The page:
There will be a lot of new faces in the Legislature next year, and many are from eastern Idaho.
With the exception of District 8, which includes Lemhi and Custer counties and where the three Republican incumbents were all re-elected, every legislative district in eastern Idaho will be represented by at least one new lawmaker next year.
In two local districts, 34 and 35, the entire House delegation will be new. District 35 will also have a new senator. Van Burtenshaw, a Republican who had represented the district in the House before, has replaced the retiring Jeff Siddoway in the upper chamber.
Idaho will have a new governor and lieutenant governor in Brad Little and Janice McGeachin, and 21 of the Idaho House’s 70 members will be new. There also will be several new senators, including Republican David Lent, who represents Idaho Falls’ District 33.
The Idaho Falls area’s legislative delegation is still all-Republican — outside of District 33, where the Democrats had candidates for all three seats, the Democrats only contested a few local legislative races. In District 29, though, Rep. Chris Abernathy unseated Republican Dustin Manwaring, giving Pocatello an all-Democratic delegation again and the only seat in this area to change parties. The GOP still has a super-majority statewide, albeit a bit smaller than before. The House now has 56 Republicans and 14 Democrats, a pickup of three for the Democrats, while the Senate has 28 Republicans and seven Democrats, a Democratic gain of one.
New lawmakers from eastern Idaho
More than a third of the state’s new lawmakers are from eastern Idaho and the Pocatello area. The turnover is mostly due to retirements and primary losses — all six of the incumbent GOP lawmakers who lost to challengers in May were from this part of the state.
As well as Lent and Abernathy, they are:
n Rep. Kevin Andrus, District 28,
n Rep. Gary Marshall, District 30,
n Rep. Julianne Young, District 31,
n Rep. Chad Christensen, District 32,
n Reps. Britt Raybould and Doug Ricks, District 34, and
n Reps. Jerald Raymond and Rod Furniss, District 35.
House Speaker Scott Bedke, R-Oakley, and Majority Leader Mike Moyle, R-Star, beat challenges to keep their spots. Sen. Brent Hill, R-Rexburg, is still Senate president pro tempore, and Rep. Elaine Smith, D-Pocatello, remains minority caucus chairwoman. The only party leadership turnover was for Republican assistant majority leader and caucus chairman.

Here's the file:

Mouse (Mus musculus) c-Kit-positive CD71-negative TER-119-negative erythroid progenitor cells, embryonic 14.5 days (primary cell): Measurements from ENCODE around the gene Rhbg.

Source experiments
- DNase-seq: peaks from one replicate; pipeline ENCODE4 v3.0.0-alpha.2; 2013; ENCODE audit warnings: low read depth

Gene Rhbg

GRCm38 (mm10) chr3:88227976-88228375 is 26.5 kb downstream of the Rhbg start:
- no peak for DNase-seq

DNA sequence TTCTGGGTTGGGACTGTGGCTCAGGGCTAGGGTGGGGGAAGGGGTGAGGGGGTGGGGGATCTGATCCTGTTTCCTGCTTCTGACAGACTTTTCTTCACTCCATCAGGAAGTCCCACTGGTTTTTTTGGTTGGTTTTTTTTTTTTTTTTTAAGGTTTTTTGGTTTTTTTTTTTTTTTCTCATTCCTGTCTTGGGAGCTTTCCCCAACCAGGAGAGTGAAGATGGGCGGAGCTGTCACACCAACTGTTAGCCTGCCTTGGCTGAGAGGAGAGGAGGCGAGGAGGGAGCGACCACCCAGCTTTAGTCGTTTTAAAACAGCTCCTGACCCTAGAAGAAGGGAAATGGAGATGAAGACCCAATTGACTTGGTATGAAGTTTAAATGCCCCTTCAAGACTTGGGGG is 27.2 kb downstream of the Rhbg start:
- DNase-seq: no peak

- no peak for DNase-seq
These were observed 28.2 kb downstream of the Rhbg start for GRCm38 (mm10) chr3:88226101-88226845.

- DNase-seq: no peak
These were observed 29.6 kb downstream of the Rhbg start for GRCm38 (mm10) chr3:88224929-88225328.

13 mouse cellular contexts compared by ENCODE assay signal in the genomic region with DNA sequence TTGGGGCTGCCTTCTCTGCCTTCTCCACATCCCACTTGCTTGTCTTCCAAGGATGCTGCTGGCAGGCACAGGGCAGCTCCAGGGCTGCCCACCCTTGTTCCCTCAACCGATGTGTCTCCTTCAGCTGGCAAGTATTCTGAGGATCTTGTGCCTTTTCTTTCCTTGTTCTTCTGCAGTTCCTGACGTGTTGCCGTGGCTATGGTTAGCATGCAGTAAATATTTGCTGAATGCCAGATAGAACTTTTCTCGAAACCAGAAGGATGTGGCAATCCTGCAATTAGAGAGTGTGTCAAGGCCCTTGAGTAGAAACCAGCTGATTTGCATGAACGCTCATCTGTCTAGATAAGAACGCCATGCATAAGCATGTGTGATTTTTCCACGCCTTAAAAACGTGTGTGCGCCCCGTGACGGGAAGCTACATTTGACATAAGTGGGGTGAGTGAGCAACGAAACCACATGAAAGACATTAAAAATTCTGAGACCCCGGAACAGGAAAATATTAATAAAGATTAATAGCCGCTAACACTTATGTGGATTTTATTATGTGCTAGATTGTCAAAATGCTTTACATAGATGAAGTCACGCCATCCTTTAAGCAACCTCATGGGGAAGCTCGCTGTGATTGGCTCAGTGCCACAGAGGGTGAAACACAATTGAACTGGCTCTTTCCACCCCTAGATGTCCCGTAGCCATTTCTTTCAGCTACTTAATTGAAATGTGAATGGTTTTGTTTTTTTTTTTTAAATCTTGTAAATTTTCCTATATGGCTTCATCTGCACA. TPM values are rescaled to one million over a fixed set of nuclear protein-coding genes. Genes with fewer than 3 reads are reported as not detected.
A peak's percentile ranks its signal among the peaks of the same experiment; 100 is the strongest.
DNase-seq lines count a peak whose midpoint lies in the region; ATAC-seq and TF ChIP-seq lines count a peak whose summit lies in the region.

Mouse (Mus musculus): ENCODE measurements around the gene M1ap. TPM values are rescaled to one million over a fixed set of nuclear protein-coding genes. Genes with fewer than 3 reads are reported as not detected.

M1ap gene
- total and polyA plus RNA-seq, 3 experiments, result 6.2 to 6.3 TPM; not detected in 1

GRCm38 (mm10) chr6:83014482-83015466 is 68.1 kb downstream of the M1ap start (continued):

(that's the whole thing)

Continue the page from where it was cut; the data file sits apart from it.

Little was lieutenant governor for most of Gov. C.L. “Butch” Otter’s three terms; Otter backed Little’s bid to succeed him, and out of the three Republican contenders he was viewed as the one most likely to keep the state headed in the same direction. Jaclyn Kettler, an assistant political science professor at Boise State University, said she doesn’t expect to see any “dramatic shifts in policy right away.” Little frequently talked about education during the campaign, and Kettler said this could be something he’ll focus on.
“I think he’ll be a pragmatic governor,” Kettler said. “He seems very thoughtful about policy, interested in policy … I don’t expect a major shift from what we saw under Governor Otter, but it seems like there’s some slightly different interests, some slightly different focuses in areas.”
McGeachin, a former Idaho Falls lawmaker and Idaho’s first female lieutenant governor, comes from the GOP’s more conservative wing. While the lieutenant governor has limited formal power, the post has been a springboard to the governorship for some. Little worked closely with the Otter administration on issues such as cybersecurity, health insurance and trying to boost the state’s college “go-on” rate.
“She could craft a more independent identity, perhaps, but I wouldn’t expect to necessarily see that right away,” Kettler said. “She will just be an interesting one to watch.”
Idaho voters in November approved an initiative to expand Medicaid coverage to everyone making up to 138 percent of the poverty level, although it is being challenged in court.
“I was not for that personally, however it seems like overall in the state there was a large mandate to get that pushed through,” said Ricks. He added, though, that a majority of District 34 voted against it. While expansion got majority support in 35 counties, Fremont, Jefferson and Madison were among the nine where more people voted “No.”
“So I do know where my constituents stand on it,” Ricks said. “It’s not an urgent matter in their eyes, but we’ll see how that goes.”
While lawmakers could decline to implement or fund the expansion, this doesn’t seem likely. Little has said he supports implementing it, and the chairmen of the House and Senate Health and Welfare committees — Rep. Fred Wood, R-Burley, and Sen. Fred Martin, R-Boise — both back expansion.
“I think the Legislature needs to respect the will of the people and, in this instance, over 60 percent of the state said this was something they felt was important,” Raybould said.